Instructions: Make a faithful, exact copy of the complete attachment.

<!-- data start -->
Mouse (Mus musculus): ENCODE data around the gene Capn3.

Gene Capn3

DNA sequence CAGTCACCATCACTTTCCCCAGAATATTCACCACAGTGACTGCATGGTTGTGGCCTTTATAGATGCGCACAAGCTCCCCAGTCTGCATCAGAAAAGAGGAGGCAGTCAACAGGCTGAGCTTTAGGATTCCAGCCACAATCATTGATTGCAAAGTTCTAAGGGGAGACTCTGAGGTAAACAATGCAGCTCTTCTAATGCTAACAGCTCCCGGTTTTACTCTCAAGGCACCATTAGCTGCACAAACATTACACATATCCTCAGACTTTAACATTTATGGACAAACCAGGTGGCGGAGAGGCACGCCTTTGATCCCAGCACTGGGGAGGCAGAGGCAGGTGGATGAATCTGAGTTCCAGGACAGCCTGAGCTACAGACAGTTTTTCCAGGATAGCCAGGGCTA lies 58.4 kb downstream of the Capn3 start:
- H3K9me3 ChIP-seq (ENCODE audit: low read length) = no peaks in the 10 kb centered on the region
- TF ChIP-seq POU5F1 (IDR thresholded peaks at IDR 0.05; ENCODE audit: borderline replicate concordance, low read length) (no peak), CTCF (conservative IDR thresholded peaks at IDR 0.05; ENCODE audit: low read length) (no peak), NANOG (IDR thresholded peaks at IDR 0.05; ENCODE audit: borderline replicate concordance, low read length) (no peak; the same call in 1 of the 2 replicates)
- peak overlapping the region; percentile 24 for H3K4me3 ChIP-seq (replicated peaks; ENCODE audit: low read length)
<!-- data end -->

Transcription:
Mouse (Mus musculus): ENCODE data around the gene Capn3.

Gene Capn3

DNA sequence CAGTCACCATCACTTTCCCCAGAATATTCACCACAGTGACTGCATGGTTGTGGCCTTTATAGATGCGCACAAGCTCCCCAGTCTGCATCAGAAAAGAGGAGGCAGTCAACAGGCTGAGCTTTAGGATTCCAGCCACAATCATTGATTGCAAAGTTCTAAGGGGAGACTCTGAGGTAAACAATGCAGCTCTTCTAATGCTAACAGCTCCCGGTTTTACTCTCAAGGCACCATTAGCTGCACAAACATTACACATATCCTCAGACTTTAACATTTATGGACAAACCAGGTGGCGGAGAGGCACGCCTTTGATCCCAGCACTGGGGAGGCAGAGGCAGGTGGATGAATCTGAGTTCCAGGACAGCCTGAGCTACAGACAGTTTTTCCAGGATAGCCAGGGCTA lies 58.4 kb downstream of the Capn3 start:
- H3K9me3 ChIP-seq (ENCODE audit: low read length) = no peaks in the 10 kb centered on the region
- TF ChIP-seq POU5F1 (IDR thresholded peaks at IDR 0.05; ENCODE audit: borderline replicate concordance, low read length) (no peak), CTCF (conservative IDR thresholded peaks at IDR 0.05; ENCODE audit: low read length) (no peak), NANOG (IDR thresholded peaks at IDR 0.05; ENCODE audit: borderline replicate concordance, low read length) (no peak; the same call in 1 of the 2 replicates)
- peak overlapping the region; percentile 24 for H3K4me3 ChIP-seq (replicated peaks; ENCODE audit: low read length)